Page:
Whether we think we’re creating one or not, we’re all actively developing a personal brand at the office. So, it’s best to lean into the reality of how this can further your career goals. Think across four dimensions of polishing up your persona. First, your foundational skills are the things that help get the job done. Does your boss know you’re excelling here? Do you need to work on your technical know-how or presentation skills over the next six months?

Second, be sure your network is growing, diverse, and that you are actively connecting and returning the favors of people who have helped you along. Third, how’s your executive presence? From how we dress to how we present, this element goes a long way to conveying competence and confidence. Last, are your brand materials up to date? This means your LinkedIn should be in top shape, with SEO optimized with keywords for the jobs you care about. Your resume should be fresh and you should have a soft commitment from previous managers at the ready to write you a recommendation if that dream job pops up.


7. I will find low-stakes and high-stakes audiences to practice tough stuff.

I could stand to dust up my presentation skills in front of large groups. I need lower-stakes places to do that where I’m feeling less stressed about the material and where I know that I’ll have a friendly audience. Experiences like these help boost your confidence for the tough stuff. Finding other forums that are “high stakes” or have harder material to convey helps build those skills for the next stage of our work journey.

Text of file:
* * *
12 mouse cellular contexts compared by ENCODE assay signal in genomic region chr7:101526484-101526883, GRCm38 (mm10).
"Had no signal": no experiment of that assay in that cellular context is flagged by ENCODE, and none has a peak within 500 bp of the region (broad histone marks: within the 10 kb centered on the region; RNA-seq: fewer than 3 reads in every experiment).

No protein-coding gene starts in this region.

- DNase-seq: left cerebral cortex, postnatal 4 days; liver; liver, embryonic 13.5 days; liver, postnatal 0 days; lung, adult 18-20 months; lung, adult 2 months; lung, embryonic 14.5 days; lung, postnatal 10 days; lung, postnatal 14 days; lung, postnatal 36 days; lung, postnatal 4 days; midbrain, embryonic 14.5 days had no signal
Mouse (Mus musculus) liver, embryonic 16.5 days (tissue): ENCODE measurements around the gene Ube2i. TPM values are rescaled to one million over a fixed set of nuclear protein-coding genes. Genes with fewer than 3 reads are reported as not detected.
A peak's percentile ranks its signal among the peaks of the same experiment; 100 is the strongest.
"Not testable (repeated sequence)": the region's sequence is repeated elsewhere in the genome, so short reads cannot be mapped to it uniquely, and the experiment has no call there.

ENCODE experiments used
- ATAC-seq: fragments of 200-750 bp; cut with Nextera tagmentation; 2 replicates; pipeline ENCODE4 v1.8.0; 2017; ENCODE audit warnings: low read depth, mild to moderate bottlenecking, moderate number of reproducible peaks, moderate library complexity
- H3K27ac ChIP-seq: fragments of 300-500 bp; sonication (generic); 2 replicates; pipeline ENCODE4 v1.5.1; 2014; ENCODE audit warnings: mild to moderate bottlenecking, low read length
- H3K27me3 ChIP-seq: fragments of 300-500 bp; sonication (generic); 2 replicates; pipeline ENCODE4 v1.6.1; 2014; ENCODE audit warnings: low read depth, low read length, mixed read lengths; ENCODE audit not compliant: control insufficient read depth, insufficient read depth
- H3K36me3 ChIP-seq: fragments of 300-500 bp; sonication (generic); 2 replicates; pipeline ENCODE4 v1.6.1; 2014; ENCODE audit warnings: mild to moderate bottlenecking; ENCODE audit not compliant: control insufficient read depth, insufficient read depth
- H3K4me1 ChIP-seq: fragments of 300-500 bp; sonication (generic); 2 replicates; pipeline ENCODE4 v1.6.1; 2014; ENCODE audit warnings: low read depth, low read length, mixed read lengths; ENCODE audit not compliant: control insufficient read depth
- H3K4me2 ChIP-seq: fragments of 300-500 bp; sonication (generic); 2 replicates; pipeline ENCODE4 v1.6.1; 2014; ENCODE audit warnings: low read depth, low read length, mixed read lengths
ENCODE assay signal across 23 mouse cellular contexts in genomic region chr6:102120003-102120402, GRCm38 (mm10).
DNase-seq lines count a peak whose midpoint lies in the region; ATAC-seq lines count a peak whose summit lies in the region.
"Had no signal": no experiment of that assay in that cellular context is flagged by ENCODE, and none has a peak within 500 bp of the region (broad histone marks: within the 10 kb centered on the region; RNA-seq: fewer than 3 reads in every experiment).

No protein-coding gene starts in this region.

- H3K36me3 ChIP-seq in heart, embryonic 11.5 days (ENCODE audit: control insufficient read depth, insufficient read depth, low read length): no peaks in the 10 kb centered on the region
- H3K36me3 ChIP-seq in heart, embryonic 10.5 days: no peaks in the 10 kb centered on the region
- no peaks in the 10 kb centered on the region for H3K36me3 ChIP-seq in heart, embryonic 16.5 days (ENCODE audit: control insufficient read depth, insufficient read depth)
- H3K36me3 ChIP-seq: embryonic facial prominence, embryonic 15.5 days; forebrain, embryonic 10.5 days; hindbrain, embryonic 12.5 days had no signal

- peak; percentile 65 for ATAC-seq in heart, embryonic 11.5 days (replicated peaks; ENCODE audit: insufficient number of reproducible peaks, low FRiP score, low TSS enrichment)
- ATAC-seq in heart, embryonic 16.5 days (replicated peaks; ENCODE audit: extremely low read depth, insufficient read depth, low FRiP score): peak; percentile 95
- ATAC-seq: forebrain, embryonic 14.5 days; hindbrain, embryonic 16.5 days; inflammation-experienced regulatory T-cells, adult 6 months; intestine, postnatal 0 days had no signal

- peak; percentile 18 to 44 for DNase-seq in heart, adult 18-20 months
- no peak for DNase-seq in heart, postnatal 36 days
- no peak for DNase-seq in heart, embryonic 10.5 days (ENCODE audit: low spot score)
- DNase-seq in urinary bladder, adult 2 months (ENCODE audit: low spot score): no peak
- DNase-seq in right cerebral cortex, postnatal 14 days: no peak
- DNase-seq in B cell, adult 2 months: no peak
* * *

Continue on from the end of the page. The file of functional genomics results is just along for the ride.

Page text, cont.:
8. I will max out my work benefits based on my lifestyle.

The end of the year is a great time to review benefits and be sure we’re taking advantage of all the things that our employees offer. Start looking at how you might be able to increase your retirement savings through employer contributions. Alternatively, hunt down those lesser-known perks like gym discounts or commuter benefits that you might be leaving on the table!


9. I will give back to someone earlier in their career journey.

It can be easy for us to feel pretty internally focused when we think about our career journeys, but few things are more fulfilling than sharing what you’ve learned along the way with someone a little earlier along. Being a mentor can happen in small moments, so don’t get hung up on feeling like you need to take a junior employee under your wing for the rest of the year. A few well-timed, encouraging words before a client meeting or a coffee pre-game before a big project can go a long way.


10. I will fit my career in my life, not the other way around.

And last, but arguably most importantly, let’s promise to not make our work world our whole world. While our jobs should be exciting enough to get us out of bed every day, our lives are made of so much more. Over these next few months, I’m recommitting to the mindset that my job is just one of the many pieces of my life that add up to who I am.





READ: How I Made a Major Career Switch at 30 >>